ANJALI FORBER-PRATT'S BLOG

For those of you I may not know, my name is Anjali Forber-Pratt. I am a Paralympic wheelchair racer who trains at the University of Illinois. Beijing 2008 was my first Paralympic Games and I was thrilled to come home with bronze medals in both the 400m and the 4x100m relay. And now, I am officially a proud member of Team USA headed to London 2012 to compete in the 100m, 200m and 400m! 

I was adopted from India as an infant, and while preparing to go back to India for the first time as a young adult in 2006, I was told to prepare for India's invasion of the senses. Invasion was the perfect word—India was filled with bright colors, strong smells, loud noises, and the entire experience was exactly that—an invasion of the senses. Thinking about this past weekend at the Paralympic Track & Field Trials, I would say that experience was an invasion of emotions. Let me tell you some more...

In Indianapolis last weekend, over 250 athletes came together to perform at the Paralympic Track & Field trials, each one trying to punch their ticket to London. The sheer number of athletes was overwhelming—familiar faces, new faces and even some foreign faces, all coming to participate. It was also three of the hottest days of the year and in the history of Indianapolis. I mean, we were all for breaking records, but that was one record I think we all could have done without breaking---record high temperatures! The ever-popular Twitter hashtag for the weekend was: #hottestplaceonearth. I also believe the extreme heat affected people's emotions in an already stressful situation. As an athlete, there was more than one occasion when it was important to consciously keep one's emotions in check. to be patient with situations beyond our control, and to go with the flow despite feeling hot and tired.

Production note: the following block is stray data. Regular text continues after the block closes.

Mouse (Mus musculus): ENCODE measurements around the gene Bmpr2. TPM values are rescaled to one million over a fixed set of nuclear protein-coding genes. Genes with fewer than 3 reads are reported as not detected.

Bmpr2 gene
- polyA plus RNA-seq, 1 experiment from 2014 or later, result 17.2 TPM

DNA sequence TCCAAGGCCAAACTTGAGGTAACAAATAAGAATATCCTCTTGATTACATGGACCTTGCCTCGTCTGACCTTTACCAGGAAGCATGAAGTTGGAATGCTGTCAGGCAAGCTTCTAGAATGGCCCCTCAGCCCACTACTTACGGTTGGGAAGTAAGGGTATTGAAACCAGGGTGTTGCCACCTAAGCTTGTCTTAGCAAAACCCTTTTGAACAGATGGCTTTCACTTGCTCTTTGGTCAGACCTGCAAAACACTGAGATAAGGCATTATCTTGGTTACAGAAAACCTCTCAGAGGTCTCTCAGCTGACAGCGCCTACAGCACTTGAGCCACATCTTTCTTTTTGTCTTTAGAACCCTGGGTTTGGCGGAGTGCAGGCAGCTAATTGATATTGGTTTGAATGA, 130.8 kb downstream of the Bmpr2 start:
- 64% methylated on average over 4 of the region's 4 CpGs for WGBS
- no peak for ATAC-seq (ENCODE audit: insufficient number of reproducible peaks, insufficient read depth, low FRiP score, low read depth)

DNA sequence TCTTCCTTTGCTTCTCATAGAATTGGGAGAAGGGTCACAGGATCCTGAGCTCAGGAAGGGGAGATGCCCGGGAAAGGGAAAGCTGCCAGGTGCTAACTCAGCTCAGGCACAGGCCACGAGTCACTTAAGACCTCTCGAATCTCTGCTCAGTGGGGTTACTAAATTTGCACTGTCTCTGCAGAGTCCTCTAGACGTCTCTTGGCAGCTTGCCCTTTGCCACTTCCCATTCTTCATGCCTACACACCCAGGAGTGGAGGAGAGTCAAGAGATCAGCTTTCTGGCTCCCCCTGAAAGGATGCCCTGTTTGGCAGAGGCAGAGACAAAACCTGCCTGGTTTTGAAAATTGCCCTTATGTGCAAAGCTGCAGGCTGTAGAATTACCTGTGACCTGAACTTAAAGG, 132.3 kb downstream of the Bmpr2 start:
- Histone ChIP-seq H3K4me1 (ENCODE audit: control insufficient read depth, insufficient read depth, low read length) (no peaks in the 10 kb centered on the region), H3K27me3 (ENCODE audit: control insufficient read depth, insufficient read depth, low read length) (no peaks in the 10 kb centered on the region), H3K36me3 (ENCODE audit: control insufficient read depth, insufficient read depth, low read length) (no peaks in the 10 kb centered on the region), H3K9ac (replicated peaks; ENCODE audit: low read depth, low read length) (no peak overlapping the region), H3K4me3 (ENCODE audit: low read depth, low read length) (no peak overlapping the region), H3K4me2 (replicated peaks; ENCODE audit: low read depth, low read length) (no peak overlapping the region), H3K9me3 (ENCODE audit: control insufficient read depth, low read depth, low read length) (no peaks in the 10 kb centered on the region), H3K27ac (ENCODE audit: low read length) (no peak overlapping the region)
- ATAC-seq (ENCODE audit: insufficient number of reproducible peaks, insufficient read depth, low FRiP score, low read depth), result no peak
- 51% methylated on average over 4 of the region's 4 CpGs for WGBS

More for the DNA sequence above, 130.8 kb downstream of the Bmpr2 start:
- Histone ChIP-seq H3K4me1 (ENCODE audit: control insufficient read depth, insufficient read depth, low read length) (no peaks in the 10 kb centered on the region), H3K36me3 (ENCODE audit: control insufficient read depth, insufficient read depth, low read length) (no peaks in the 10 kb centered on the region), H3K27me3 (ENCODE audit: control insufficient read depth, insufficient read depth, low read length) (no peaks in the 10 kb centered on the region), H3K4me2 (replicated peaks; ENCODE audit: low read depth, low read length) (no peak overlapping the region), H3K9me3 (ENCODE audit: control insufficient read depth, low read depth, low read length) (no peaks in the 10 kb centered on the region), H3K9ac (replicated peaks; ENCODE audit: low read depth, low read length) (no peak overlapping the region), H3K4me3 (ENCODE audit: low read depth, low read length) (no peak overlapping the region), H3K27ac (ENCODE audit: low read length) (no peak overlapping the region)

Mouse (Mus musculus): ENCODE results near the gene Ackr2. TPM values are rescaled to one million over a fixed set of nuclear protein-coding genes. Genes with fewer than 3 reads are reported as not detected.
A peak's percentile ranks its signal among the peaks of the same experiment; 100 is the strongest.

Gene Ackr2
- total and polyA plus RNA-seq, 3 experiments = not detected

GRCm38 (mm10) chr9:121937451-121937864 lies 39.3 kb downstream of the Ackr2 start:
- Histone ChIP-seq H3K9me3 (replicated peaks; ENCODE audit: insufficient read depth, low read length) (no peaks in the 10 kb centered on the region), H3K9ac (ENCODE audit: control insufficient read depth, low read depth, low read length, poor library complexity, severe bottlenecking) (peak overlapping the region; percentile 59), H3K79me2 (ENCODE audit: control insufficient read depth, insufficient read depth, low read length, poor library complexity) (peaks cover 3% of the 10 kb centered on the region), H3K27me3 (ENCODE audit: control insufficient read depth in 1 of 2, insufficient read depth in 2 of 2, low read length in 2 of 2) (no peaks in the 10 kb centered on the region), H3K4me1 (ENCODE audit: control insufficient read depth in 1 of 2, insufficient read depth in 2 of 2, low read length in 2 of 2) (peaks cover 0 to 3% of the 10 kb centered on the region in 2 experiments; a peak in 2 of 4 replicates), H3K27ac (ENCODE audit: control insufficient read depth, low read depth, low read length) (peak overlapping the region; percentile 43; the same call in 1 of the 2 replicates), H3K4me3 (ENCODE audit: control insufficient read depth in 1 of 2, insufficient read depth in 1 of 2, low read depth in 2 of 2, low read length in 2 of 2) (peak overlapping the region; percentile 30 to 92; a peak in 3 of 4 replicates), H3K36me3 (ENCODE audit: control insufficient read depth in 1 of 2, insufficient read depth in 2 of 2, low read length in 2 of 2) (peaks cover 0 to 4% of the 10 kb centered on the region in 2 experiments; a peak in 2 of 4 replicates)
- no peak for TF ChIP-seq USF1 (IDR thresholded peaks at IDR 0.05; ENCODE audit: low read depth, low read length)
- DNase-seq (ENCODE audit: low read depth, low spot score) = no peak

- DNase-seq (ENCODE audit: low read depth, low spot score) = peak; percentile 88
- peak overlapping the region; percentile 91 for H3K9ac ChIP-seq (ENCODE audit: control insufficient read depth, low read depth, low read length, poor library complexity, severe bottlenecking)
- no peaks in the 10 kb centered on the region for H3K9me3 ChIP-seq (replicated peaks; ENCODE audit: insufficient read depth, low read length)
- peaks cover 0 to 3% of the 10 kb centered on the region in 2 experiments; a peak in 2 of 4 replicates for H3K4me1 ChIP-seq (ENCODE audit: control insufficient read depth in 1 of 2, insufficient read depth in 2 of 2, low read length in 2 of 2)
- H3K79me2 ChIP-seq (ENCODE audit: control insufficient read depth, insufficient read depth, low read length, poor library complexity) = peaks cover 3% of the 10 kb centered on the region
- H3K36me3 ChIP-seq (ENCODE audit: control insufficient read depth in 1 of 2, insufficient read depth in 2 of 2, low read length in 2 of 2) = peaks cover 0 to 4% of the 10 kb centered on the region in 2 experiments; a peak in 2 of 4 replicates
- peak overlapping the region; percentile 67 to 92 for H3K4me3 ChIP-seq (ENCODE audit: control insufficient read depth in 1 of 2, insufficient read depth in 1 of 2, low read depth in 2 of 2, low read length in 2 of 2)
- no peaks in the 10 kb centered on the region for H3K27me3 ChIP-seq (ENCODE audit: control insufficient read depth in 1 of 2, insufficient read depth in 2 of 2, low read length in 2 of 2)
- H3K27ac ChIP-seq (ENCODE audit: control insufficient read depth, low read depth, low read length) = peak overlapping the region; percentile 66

For me, day one was a toughie. I had both the 800m final and the 200m final on Friday night. The 800m has never been my strong suit, but because I finished 4th at World Championships in 2011, I told my coach I wasn't ready to give up on that race just yet. It is important to have goals to work toward and even though this race is not my strongest, I wanted to at least try. I finished 4th in the 800m and will not be contesting the event in London, but it was a huge season best for me. Despite the disappointment, I was happy with how I ran my race and stayed with the pack up until the last 150m.

Because there was not much time between races to really process everything, I refocused and tried to stay in the moment and concentrate on the 200m. This is a challenge many athletes talk about—having to move on and focus on the race at hand. I felt really ready for the 200m, my favorite event! I finished 2nd in the 200m with another season best, which I was thrilled about, but at the same time, I lost the world record to my teammate and good friend. This was an exciting and joyous event for my teammate and for our classification, but it was a bittersweet moment for me. Here was another example of this invasion of emotions—I was both happy and disappointed at the same time. I was extremely grateful for the hugs, and kind words of support that I needed in order to move on to days two and three of competition. It was a challenging day indeed, but knowing and feeling the love and support meant so much to me. The truth is, records are meant to be broken. The fact that records are falling across many races and shows how much Paralympic sport has evolved and how much more competitive it is getting. This is so exciting!